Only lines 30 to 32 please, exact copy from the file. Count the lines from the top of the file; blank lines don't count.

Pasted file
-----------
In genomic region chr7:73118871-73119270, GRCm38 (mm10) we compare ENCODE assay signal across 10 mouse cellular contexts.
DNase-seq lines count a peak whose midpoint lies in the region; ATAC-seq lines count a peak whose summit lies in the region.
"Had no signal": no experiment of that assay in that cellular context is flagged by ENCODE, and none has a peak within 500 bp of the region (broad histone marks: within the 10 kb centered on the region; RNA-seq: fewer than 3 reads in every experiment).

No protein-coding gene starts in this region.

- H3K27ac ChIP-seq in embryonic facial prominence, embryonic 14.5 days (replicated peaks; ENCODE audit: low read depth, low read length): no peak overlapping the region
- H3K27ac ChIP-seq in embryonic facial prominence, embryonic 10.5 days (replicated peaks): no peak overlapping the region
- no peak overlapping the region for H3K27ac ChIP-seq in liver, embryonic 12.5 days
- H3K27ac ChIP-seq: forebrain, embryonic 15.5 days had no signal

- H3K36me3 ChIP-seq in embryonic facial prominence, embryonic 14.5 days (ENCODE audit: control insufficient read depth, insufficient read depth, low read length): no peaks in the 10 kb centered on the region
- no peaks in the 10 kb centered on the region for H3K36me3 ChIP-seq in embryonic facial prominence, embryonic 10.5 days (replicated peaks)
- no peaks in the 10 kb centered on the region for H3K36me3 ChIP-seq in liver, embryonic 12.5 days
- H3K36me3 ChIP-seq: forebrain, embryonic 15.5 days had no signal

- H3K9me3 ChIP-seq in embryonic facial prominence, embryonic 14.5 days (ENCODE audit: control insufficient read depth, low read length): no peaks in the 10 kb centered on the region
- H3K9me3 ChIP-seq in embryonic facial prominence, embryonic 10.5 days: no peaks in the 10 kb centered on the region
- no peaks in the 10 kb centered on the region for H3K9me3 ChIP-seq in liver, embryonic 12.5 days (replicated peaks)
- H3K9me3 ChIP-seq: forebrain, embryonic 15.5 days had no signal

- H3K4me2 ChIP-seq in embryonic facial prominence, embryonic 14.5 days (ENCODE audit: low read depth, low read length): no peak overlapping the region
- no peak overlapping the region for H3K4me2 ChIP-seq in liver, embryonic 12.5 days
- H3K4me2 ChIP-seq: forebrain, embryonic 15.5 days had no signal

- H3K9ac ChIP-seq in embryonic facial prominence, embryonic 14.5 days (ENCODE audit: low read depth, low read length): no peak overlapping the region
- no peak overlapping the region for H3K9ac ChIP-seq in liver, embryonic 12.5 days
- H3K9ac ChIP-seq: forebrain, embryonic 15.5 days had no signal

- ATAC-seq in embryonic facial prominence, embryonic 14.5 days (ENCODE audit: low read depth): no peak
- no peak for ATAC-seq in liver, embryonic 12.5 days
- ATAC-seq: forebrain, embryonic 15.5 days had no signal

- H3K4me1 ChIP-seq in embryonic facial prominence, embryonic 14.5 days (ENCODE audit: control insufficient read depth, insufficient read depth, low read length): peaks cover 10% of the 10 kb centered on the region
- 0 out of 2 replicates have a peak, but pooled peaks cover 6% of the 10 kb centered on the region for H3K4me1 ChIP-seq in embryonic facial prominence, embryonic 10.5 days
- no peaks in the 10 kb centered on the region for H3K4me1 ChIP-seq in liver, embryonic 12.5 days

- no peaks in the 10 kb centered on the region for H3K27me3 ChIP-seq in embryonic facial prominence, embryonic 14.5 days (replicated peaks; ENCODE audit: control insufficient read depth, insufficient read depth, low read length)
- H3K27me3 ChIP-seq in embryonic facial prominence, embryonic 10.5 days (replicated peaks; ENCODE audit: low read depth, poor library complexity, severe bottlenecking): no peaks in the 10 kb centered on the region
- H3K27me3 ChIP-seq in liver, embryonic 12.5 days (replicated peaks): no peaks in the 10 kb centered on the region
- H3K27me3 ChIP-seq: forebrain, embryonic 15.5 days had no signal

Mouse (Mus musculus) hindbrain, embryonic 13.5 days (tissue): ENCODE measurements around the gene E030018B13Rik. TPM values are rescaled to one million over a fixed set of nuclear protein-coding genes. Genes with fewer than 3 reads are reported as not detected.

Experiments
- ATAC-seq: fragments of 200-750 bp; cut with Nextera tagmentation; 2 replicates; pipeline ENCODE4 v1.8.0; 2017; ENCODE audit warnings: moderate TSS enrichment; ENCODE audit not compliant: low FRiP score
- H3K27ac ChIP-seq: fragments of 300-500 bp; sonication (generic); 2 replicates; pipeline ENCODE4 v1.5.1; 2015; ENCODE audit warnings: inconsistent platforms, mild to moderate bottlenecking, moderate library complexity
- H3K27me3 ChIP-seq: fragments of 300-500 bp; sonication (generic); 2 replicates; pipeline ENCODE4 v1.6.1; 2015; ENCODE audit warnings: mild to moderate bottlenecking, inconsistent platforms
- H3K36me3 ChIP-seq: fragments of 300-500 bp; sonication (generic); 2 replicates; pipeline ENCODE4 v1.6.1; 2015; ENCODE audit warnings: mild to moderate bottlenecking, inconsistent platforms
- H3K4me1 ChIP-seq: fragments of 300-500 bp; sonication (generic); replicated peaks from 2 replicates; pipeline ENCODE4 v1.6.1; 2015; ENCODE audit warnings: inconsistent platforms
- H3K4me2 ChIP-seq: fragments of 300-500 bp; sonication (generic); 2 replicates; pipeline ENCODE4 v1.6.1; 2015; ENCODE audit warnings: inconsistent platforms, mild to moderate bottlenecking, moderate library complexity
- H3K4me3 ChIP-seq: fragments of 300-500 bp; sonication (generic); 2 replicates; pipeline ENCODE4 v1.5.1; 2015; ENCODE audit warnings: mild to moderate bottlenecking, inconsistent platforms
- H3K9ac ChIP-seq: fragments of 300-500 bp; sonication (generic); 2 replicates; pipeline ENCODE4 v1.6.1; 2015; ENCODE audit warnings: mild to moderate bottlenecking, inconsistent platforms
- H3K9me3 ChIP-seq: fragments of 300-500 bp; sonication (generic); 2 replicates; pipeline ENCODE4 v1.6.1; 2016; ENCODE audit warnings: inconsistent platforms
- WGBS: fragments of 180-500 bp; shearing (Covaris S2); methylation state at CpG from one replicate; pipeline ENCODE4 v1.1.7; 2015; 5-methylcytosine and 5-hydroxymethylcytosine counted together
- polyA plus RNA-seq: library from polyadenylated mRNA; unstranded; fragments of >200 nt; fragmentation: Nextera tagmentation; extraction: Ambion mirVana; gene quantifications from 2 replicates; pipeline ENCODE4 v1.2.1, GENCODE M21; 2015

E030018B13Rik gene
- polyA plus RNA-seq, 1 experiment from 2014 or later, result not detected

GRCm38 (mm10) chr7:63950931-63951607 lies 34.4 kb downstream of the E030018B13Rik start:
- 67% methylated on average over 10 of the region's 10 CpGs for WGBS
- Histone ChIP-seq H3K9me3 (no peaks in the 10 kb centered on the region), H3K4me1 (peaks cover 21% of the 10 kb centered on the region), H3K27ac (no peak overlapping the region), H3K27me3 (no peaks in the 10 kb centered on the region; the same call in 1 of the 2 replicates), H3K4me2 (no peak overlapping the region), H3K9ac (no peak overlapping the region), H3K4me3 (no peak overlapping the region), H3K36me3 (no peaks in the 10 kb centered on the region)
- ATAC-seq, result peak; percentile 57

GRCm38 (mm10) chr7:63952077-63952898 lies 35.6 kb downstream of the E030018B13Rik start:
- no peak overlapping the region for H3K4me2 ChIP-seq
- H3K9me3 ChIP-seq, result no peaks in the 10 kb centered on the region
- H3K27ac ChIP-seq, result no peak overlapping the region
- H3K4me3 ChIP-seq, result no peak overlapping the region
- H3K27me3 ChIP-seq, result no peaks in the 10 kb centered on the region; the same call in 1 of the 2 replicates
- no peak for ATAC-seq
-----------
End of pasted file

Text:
- H3K27me3 ChIP-seq in embryonic facial prominence, embryonic 10.5 days (replicated peaks; ENCODE audit: low read depth, poor library complexity, severe bottlenecking): no peaks in the 10 kb centered on the region
- H3K27me3 ChIP-seq in liver, embryonic 12.5 days (replicated peaks): no peaks in the 10 kb centered on the region
- H3K27me3 ChIP-seq: forebrain, embryonic 15.5 days had no signal